Libraries provide community outreach

MARIAN WRIGHT EDELMAN | 5/23/2016, 8:36 a.m.
When Andrew Carnegie was a 17-year-old immigrant “working boy” in Allegheny City, Pennsylvania (now Pittsburgh’s North Side) in 1853, he ...

(George Curry Media) – When Andrew Carnegie was a 17-year-old immigrant “working boy” in Allegheny City, Pennsylvania (now Pittsburgh’s North Side) in 1853, he wanted to be able to borrow books to improve himself – but in the era of predominantly private libraries he was stopped by an annual $2 library subscription fee. At the time, he expressed his frustration in a letter to the editor of the Pittsburgh Dispatch and got the fee waived.

Years later, after building the steel empire that made him “the richest man in the world,” Andrew Carnegie gave $60 million to fund a system of 1,689 public libraries across the United States, with hundreds more in the United Kingdom and Ireland, Canada and other parts of the world.

The Carnegie libraries were often the first free public libraries in their communities and popularized the “open stack” system that allowed people to browse through a library’s shelves themselves instead of having to request books from a clerk. They helped transform the expectation of public access to books and in the process transformed lives.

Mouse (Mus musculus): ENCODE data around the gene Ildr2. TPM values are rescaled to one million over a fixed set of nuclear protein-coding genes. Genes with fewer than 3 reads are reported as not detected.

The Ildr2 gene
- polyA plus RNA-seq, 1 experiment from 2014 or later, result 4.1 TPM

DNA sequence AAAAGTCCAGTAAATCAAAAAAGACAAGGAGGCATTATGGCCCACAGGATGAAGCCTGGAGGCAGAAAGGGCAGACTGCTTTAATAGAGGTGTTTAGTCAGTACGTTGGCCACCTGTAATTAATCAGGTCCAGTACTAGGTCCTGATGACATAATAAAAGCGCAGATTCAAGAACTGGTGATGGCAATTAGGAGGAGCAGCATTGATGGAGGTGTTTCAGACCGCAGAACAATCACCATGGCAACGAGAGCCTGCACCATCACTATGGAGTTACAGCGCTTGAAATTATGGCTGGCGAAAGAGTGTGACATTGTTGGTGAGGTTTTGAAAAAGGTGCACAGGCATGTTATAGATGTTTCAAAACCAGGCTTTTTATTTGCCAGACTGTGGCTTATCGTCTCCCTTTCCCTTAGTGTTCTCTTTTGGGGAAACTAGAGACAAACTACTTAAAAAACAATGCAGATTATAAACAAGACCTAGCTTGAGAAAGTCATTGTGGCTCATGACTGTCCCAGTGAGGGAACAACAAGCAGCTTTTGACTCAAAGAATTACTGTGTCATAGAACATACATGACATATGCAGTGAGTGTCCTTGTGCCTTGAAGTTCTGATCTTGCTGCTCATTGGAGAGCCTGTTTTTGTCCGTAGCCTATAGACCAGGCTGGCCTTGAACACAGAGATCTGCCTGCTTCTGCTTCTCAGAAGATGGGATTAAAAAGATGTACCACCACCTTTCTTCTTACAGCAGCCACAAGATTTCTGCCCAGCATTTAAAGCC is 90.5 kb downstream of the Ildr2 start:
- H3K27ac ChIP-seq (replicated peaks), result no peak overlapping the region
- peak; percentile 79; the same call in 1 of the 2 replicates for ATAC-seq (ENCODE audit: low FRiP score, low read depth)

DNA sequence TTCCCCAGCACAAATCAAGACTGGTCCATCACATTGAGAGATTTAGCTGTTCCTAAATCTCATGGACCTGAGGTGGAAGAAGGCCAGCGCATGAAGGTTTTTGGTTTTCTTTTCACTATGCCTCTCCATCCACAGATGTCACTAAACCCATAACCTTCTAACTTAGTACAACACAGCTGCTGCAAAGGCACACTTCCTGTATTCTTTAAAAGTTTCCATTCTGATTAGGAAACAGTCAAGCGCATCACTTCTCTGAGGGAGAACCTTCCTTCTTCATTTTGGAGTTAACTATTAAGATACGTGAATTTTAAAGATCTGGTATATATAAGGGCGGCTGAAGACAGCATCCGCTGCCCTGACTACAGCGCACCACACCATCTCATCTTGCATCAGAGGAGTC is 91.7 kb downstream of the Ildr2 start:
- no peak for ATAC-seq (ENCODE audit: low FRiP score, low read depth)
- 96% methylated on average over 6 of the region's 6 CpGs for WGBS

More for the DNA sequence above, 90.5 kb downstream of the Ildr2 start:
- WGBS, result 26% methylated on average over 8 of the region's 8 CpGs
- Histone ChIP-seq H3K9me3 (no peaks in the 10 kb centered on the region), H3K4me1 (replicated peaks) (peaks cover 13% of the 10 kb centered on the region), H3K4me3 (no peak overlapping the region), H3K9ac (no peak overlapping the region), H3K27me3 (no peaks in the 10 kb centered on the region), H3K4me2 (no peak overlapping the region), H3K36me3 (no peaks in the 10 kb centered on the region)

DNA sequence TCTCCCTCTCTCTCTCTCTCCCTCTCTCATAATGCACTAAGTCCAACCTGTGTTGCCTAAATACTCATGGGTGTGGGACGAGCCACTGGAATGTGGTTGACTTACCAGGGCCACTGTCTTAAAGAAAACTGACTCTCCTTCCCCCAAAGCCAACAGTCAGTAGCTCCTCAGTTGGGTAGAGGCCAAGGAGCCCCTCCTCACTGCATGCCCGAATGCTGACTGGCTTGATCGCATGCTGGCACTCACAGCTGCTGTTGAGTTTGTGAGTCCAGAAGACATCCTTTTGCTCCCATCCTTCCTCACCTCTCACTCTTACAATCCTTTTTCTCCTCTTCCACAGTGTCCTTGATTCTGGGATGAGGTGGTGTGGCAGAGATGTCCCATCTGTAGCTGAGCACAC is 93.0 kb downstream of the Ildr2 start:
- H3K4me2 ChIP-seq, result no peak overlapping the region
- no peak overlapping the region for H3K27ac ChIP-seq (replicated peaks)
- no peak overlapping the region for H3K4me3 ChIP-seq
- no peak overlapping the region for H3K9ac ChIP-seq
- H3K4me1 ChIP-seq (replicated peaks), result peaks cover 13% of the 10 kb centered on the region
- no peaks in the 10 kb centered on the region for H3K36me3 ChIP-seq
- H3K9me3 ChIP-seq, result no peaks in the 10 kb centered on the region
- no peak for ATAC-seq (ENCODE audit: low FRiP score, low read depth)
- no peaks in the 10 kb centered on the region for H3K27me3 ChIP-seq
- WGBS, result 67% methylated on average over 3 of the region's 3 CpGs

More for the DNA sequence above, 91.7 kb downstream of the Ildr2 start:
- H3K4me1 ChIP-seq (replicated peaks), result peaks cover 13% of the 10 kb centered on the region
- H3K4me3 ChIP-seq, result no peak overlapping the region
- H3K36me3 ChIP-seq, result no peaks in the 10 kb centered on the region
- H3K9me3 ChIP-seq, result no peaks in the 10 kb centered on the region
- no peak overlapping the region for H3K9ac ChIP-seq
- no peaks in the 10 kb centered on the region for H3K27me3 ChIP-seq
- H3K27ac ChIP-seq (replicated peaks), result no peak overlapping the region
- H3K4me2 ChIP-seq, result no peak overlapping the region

The library was often the grandest building in town, and the typical design included a front staircase as a visual symbol that visitors were elevating themselves by entering the building. One injustice was that many libraries were initially segregated and some towns received grants for racially separate Black libraries but several Carnegie libraries broke those barriers, too. Washington, D.C.’s library was integrated from its 1903 opening and for many years was one of the only places in the city Black citizens knew they could use the public bathrooms. Across the country Carnegie libraries set a standard as centers of their communities and pioneered new ways libraries could serve people that went beyond the gift of books.

Today’s libraries continue to find ways to extend the tradition of community outreach in the 21st century. I recently had a wonderful visit with staff heads of the Los Angeles Public Library system and library foundation. Its 73 locations serve the largest and most diverse population of any library system in the country. I loved hearing about all the ways their system reaches out to their community – especially their services for young people. Carnegie libraries featured some of the first children’s rooms and most of us are now familiar with library story times and other vital literacy programs for young children. The Los Angeles Public Library features these and much more.

Some library branches provide free lunches in the summer targeting children who qualify for free or reduced price meals during the school year, pairing summer meals distribution with programs like the Summer Fun reading club, art and science activities, free eye exams and eyeglasses, and jobs skills training for teenagers.

“Full STEAM (Science, Technology, Engineering, Art and Math) Ahead” programs offer popular activities like robotics, coding, circuitry and stop-motion animation. Student Zones in libraries provide homework help, computers, tutoring and areas for collaborating on school projects. Online tutoring for children in kindergarten –12th grades and adult learners provides one-on-one live homework help with math, science, social studies and English accessible from any Internet-connected device.